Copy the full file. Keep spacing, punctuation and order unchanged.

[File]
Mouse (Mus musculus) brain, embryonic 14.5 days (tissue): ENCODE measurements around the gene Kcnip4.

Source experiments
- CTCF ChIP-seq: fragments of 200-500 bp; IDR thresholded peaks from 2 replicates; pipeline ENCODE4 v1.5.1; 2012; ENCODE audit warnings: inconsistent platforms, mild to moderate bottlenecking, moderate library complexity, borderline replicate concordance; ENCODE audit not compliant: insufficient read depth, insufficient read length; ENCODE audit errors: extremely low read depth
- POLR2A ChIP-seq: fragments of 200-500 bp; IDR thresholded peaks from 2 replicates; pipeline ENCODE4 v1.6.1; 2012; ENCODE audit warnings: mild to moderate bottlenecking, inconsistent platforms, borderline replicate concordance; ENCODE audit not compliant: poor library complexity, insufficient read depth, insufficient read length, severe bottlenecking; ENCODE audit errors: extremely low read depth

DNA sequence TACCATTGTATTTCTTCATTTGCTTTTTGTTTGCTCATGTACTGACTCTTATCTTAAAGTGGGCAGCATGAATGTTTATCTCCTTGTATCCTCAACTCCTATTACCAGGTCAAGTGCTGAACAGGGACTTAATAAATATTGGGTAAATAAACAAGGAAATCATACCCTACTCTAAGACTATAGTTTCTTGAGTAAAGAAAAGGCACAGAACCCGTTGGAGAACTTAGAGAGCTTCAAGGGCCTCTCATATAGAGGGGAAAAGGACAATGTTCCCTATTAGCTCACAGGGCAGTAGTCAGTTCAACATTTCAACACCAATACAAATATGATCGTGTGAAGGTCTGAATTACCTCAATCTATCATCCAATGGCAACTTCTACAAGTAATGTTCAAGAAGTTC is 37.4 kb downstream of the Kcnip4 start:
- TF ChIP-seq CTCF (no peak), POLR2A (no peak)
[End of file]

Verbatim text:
Mouse (Mus musculus) brain, embryonic 14.5 days (tissue): ENCODE measurements around the gene Kcnip4.

Source experiments
- CTCF ChIP-seq: fragments of 200-500 bp; IDR thresholded peaks from 2 replicates; pipeline ENCODE4 v1.5.1; 2012; ENCODE audit warnings: inconsistent platforms, mild to moderate bottlenecking, moderate library complexity, borderline replicate concordance; ENCODE audit not compliant: insufficient read depth, insufficient read length; ENCODE audit errors: extremely low read depth
- POLR2A ChIP-seq: fragments of 200-500 bp; IDR thresholded peaks from 2 replicates; pipeline ENCODE4 v1.6.1; 2012; ENCODE audit warnings: mild to moderate bottlenecking, inconsistent platforms, borderline replicate concordance; ENCODE audit not compliant: poor library complexity, insufficient read depth, insufficient read length, severe bottlenecking; ENCODE audit errors: extremely low read depth

DNA sequence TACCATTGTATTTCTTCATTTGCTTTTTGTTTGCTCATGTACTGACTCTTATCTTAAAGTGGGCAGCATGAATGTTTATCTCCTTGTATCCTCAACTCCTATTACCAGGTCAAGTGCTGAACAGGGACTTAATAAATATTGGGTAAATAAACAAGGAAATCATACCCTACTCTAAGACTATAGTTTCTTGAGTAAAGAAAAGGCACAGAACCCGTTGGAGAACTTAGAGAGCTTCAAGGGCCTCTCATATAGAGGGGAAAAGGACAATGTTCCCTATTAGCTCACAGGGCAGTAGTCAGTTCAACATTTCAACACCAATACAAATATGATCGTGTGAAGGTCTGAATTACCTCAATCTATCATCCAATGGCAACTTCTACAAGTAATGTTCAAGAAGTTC is 37.4 kb downstream of the Kcnip4 start:
- TF ChIP-seq CTCF (no peak), POLR2A (no peak)